• the ultimate autumnal song, Peggy Lee's The Folks Who Live on the Hill. Not a dry seat in the house.
Time to stir the pudding!

The call to duty. So, for the moment, a quick finish. That's got to be:
  • Les Feuilles Mortes, with Charles Trenet (that and La Mer are already in another play-list). Very different to what Johnny Mercer did to it. He somehow left out those romantic dead leaves collected on the shovel, which sound so much better in French:
Les feuilles mortes se ramassent à la pelle,
Les souvenirs et les regrets aussi
Mais mon amour silencieux et fidèle
Sourit toujours et remercie la vie.
Je t'aimais tant, tu étais si jolie.
Comment veux-tu que je t'oublie ?
En ce temps-là, la vie était plus belle
Et le soleil plus brûlant qu'aujourd'hui.
Tu étais ma plus douce amie
Mais je n'ai que faire des regrets
Et la chanson que tu chantais,
Toujours, toujours je l'entendrai !

Sphere: Related Content

Tuesday, October 14, 2008

Says it all

All kudos to

Malcolm, back around 1962 or so, signed up for the Irish Labour Party/Dream an Lucht Oibre, The Party Constitution went far beyond Sidney Webb's Clause IV. Clause 11 or 12 (the precise number now eludes Malcolm's recollection) called for the nationalisation of banking and insurance.

Malcolm thought then that such was a:
Vaulting ambition, which o'erleaps itself.
Sphere: Related Content

Tuesday, October 7, 2008

From sea to shining sea

Malcolm, usually inherently suspicious, missed one point until now. He should have remembered, having blogged the link previously.

He was amused that the Miami Herald was engrossed by the personality and background of Sarah Palin, from the diagonally opposite corner of the States. Mrs Mooseblaster is now on a two-day "swing" through Florida, hoping to pick up $3 million for the strapped McCain coffers, and so incurs even greater local interest

Yet the Herald seems to have a down on Mrs Mooseblaster. This might be a recognition that Florida is not showing appropropriate reverence for the McCain-Palin ticket: Fox/Rasmussen has them now falling fully seven points adrift -- and southern Florida is far stronger for Obama than the State as a whole.

That would not explain Carl Hiaasen's brilliant demolition stomping over the Mooseblaster reputation, before the Veep debate. Hiaasen escalates from:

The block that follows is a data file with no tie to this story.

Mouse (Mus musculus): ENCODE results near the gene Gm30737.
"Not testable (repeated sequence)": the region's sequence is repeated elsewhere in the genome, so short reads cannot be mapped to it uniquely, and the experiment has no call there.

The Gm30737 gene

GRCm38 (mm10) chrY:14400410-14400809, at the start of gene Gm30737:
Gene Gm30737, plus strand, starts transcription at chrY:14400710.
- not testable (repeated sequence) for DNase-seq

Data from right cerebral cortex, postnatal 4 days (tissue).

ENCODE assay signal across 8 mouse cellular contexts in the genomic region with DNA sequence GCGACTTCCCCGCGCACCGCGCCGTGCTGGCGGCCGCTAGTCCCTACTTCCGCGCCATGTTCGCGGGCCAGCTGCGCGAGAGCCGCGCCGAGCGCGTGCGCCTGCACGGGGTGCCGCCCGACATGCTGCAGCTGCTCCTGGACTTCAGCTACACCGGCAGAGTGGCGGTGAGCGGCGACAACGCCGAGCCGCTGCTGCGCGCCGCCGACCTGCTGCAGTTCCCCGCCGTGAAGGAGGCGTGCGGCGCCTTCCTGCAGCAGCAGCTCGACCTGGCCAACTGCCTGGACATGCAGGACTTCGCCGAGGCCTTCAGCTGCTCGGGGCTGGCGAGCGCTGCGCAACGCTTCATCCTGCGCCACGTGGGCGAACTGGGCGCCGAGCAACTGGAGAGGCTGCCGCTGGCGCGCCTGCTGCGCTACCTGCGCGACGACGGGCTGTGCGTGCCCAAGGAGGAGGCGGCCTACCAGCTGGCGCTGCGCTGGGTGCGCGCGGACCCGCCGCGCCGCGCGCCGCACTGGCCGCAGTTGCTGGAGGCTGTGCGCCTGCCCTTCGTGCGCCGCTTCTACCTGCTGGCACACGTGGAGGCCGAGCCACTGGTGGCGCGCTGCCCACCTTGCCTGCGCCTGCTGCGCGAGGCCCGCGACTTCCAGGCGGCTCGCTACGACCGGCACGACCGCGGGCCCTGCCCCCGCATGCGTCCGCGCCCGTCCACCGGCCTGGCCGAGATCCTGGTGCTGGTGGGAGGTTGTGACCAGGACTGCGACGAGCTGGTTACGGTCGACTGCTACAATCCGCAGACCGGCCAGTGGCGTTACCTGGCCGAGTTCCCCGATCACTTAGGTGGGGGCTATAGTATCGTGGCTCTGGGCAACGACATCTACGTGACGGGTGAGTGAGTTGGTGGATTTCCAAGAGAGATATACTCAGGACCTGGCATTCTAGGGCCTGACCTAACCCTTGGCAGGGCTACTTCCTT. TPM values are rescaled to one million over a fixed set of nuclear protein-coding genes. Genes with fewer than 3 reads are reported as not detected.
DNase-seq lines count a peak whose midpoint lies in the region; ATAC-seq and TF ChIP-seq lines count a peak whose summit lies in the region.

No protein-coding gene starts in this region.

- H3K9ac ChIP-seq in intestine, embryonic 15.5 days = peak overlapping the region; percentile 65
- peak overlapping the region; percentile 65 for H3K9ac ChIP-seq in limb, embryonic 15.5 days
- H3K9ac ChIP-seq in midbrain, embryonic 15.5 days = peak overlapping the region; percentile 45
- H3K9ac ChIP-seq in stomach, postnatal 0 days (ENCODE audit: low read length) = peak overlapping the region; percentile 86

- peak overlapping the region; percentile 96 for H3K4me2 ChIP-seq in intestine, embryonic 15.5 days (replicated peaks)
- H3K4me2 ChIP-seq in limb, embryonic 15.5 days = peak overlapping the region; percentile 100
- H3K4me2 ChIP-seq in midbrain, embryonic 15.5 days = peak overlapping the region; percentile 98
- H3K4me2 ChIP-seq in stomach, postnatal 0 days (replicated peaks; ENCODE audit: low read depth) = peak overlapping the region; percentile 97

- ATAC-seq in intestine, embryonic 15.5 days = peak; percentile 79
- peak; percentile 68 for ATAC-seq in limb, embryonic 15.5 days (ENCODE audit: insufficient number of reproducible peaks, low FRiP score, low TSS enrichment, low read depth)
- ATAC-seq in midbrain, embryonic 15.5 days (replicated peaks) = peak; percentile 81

the same right-wing gasbags who've trashed Hillary Clinton for 16 years have morphed into sensitive souls when it comes to their own hockey-mom candidate. Each unsettling news revelation about Palin is automatically decried as a sexist smear.
via permutations of the formula:
If Palin were a male candidate, Democrat or Republican, she'd be taking heat for ...
Each jab punctuated with a reprise of those grimy moments of the Mooseburger rise to fame and fortune. This concludes with:

If Palin were a man, she'd be questioned closely about her professed aversion to pork-barrel government spending, since she has happily pledged $500 million of her state's money toward a 1,715-mile natural gas pipeline.

Speaking about that as-yet unbuilt project, Palin got on stage at the Wasilla Assembly of God and told churchgoers: ''God's will has to be done in unifying people and companies in getting that gas line built, so pray for that.'' As you might imagine, this is a popular clip on YouTube.

A male candidate would be ridiculed -- no, make that crucified -- for suggesting that the Lord has taken a personal interest in natural-gas extraction. Luckily for Palin, the Sarah Rules censure such commentary as anti-religious...

Wondrously, though, Palin has yet to face any questions about her weird anti-witch inoculation at the hands of one Pastor Thomas Muthee in 2005. It's sort of creepy to watch, but who knows -- maybe this stuff really works for future vice presidents. Maybe Spiro Agnew should have tried it.

That is pure, delicious vitriol.

[The YouTube video mentioned is essential viewing. The Mooseblaster doctine is that gas pipe-lines and the US mission in Iraq are "God's plan":]

Today's Herald editorial pursues Hiaasen's central point:

She doesn't hold news conferences and has kept interviews to a minimum. She doesn't field questions from her own donors at fundraising appearances, as Sen. John McCain does. As a campaign strategy, running against the media may ingratiate her to the party faithful, but it does nothing to reassure doubters and undecided voters.

A news conference is an effective way to communicate. Gov. Palin should be eager to show that she is ready to compete in the same arena as other candidates by taking part in this time-honored ritual. Her reluctance adds to the appearance of a lack of transparency in her campaign.

This disturbing pattern includes the ongoing ''troopergate'' investigation in Alaska involving her firing the public safety commissioner. McCain-Palin spokesmen call it a political trick designed to undermine the campaign. How could that be when the investigation began well before she joined the GOP ticket?

The Herald is a modest operation, but a successful one: less than half-a-million circulation for the fat Sunday edition -- but still in the top two-dozen best-selling dailies across the Nation.

And the stinger?

Behind the Herald stands the McClatchy Company, the third-largest newspaper operation in the US -- which also owns the Anchorage Daily News. Malcolm enjoys reading between the lines of that journal, as its decent liberal regard for the truth and the facts compete daily with the fervour of the local Alaskan Republican norms favoured by its readership.

Today's gem is the coverage of Senator Ted Stevens, up on corruption charges: a distinguished Attorney General of the US, Alaskan of the Century, indulging in a foul-mouthed rant against the FBI agents who were charged with investigating Stevens and others.